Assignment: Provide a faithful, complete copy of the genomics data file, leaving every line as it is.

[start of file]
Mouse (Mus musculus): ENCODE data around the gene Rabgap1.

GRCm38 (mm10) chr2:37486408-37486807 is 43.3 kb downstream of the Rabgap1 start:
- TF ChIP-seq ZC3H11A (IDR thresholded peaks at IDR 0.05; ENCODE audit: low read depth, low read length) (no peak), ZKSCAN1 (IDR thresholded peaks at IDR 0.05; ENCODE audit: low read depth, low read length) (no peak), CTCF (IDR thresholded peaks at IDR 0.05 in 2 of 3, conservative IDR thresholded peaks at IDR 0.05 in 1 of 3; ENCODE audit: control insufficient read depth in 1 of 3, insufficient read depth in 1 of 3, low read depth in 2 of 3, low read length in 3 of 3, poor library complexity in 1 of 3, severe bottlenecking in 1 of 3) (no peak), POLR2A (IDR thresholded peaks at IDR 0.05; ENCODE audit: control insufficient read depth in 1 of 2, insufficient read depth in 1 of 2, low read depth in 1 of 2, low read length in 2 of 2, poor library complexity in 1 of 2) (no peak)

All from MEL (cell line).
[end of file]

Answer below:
Mouse (Mus musculus): ENCODE data around the gene Rabgap1.

GRCm38 (mm10) chr2:37486408-37486807 is 43.3 kb downstream of the Rabgap1 start:
- TF ChIP-seq ZC3H11A (IDR thresholded peaks at IDR 0.05; ENCODE audit: low read depth, low read length) (no peak), ZKSCAN1 (IDR thresholded peaks at IDR 0.05; ENCODE audit: low read depth, low read length) (no peak), CTCF (IDR thresholded peaks at IDR 0.05 in 2 of 3, conservative IDR thresholded peaks at IDR 0.05 in 1 of 3; ENCODE audit: control insufficient read depth in 1 of 3, insufficient read depth in 1 of 3, low read depth in 2 of 3, low read length in 3 of 3, poor library complexity in 1 of 3, severe bottlenecking in 1 of 3) (no peak), POLR2A (IDR thresholded peaks at IDR 0.05; ENCODE audit: control insufficient read depth in 1 of 2, insufficient read depth in 1 of 2, low read depth in 1 of 2, low read length in 2 of 2, poor library complexity in 1 of 2) (no peak)

All from MEL (cell line).